PositiveThe Washington Post\"The Pisces is many things: a jaunt in a fabulous voice, a culture critique of Los Angeles, an explicit tour of all kinds of sex (both really good and really bad), but possibly most of all, it is a persuasive excavation into what might drive Lucy’s compulsion for a certain kind of connection ... Broder’s voice has a funny, frank Amy Schumer feel to it, injected with moments of a Lydia Davis-type of abstraction that can turn the existence of a woman walking by in skimpy silk shorts into a meditation on meaninglessness. These are often the strongest moves of the novel’s voice: from the minor keen observation into the resonant theoretical. At other times, though, we are so centered in Lucy’s head that the outside world drifts too far away ... By the end, the character and Broder acknowledge something else is going on. There is plenty of lively sex and humor here for readers to relish, but trade Eros for Thanatos for the book’s center — and depth.\
PositiveThe New York Times Sunday Book ReviewFox and Foxe’s stories, written together, gain gravity and depth. Now the characters can connect, even if these connections are fraught and painful. Oyeyemi never lets go her ability to turn a phrase, but here she uses her powers for the gut-level work, the agony and beauty of passion and love. And the stories are wonderful … The book makes a case for itself and its unusual structure that is utterly convincing. Some readers may crave more overt connections between the stories. Yet they create a mosaic between Fox and Foxe, a cracked portrait of love, all the while working as a refracted mirror of the relationship between husband and wife, which has been strained by the dominance of Mr. Fox’s increasingly active fantasy world … Charm is a quality that overflows in this novel, and it works under its best definition: as a kind of magical attraction and delight.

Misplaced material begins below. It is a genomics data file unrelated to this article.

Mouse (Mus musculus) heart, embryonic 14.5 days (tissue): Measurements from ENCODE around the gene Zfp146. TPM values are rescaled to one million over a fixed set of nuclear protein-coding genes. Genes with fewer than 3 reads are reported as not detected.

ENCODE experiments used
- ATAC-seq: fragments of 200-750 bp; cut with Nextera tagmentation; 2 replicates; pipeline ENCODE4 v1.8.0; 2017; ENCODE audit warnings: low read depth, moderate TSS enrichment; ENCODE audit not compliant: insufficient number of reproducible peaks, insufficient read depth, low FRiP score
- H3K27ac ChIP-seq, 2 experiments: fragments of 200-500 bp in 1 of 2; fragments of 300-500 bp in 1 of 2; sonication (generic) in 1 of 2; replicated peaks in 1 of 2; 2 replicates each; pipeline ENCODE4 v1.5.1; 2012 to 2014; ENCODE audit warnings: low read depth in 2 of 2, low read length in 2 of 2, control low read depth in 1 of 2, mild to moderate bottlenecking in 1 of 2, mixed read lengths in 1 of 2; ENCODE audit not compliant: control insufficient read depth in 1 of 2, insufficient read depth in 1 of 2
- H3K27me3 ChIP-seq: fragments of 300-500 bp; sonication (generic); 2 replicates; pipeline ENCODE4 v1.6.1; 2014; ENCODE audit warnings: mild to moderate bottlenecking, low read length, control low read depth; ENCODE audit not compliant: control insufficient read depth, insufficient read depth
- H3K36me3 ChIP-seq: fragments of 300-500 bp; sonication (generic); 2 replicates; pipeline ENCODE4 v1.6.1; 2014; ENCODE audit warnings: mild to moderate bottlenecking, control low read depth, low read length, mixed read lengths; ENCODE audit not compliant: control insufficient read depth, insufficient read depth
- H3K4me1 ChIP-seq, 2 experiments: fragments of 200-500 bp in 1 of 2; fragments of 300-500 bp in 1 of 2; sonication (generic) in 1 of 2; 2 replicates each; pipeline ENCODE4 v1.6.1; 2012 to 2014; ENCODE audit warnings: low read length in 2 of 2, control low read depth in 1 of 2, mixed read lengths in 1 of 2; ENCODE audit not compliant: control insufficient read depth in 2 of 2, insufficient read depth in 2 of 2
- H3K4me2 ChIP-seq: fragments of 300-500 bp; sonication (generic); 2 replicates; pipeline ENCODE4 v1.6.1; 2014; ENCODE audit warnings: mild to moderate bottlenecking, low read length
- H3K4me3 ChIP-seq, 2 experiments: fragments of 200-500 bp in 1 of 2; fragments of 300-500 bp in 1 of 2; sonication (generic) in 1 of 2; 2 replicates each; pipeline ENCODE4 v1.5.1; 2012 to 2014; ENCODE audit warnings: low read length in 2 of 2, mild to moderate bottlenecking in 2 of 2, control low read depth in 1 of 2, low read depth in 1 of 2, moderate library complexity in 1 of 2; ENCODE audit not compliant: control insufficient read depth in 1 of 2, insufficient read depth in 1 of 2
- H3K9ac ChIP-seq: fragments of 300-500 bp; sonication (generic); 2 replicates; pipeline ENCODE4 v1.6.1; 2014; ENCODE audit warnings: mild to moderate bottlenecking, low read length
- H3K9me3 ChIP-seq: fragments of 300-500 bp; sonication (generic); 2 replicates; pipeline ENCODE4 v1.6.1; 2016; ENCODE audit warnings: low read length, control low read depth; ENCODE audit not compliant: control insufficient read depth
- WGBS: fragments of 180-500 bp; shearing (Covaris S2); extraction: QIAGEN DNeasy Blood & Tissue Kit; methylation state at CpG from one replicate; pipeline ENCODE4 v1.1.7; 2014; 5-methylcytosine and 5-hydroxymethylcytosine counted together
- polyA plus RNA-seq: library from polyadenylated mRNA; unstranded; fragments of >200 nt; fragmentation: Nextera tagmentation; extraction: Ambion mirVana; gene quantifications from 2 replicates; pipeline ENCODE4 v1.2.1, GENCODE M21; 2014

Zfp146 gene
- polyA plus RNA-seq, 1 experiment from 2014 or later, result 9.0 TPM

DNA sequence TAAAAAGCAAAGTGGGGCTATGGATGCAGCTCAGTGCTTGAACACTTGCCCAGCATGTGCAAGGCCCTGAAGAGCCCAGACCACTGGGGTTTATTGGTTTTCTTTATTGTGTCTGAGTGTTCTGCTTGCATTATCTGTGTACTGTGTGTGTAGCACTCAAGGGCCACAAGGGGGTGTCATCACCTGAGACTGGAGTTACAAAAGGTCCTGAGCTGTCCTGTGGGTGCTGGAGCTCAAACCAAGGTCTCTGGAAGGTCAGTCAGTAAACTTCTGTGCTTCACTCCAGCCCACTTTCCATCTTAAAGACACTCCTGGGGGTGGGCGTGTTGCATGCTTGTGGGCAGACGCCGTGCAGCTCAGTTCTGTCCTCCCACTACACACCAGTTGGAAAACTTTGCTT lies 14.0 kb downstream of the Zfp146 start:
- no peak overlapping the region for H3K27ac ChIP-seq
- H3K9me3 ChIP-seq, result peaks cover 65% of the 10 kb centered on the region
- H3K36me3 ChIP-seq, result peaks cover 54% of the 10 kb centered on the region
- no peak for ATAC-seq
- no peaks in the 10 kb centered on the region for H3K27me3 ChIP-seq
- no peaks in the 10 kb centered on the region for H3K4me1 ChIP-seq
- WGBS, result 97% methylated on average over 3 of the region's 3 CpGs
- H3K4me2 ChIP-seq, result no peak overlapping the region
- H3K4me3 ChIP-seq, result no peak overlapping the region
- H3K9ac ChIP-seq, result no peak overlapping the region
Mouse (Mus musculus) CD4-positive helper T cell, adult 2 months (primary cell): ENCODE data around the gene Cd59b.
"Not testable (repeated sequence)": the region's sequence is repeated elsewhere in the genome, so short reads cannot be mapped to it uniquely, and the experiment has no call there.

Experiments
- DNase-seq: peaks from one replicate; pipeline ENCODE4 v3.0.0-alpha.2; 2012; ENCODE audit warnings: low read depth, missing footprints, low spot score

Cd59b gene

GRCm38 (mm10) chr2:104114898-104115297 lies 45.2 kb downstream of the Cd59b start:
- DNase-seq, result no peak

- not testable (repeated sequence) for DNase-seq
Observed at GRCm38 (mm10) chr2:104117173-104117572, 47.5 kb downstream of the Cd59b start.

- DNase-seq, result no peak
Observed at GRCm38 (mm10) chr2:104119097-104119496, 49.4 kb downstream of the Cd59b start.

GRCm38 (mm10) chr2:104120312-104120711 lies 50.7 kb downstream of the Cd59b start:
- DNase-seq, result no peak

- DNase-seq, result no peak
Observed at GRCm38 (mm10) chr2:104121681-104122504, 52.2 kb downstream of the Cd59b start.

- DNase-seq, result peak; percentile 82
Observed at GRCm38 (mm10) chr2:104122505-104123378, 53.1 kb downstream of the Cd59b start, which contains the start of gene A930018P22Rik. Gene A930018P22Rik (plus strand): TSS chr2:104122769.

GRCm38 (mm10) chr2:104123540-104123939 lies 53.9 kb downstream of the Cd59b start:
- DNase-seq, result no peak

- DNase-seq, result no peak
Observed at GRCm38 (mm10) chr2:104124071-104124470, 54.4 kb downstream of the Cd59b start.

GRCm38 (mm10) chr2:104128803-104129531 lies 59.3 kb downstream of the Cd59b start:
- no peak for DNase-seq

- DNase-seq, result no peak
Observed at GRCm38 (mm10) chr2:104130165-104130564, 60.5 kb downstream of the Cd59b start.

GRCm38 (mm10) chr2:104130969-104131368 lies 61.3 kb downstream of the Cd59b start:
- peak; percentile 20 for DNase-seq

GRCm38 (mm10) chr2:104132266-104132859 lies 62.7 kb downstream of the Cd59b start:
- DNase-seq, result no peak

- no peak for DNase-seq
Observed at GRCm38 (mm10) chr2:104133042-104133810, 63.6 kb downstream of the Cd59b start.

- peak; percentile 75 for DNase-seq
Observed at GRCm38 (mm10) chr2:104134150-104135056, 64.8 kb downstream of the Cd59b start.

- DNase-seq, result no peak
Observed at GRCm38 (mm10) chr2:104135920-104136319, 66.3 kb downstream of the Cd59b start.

PositiveThe New York Times Sunday Book ReviewJack’s voice is one of the pure triumphs of the novel: in him, she has invented a child narrator who is one of the most engaging in years — his voice so pervasive I could hear him chatting away during the day when I wasn’t reading the book. Donoghue rearranges language to evoke the sweetness of a child’s learning without making him coy or overly darling; Jack is lovable simply because he is lovable … There’s a lot to manage — the external, vivid, social world is a huge and gratifying resource here, and Jack’s eyes remake the familiar. It is invigorating, watching him learn, and the way Donoghue reveals the consequences of Room through her attention to detail is tremendous.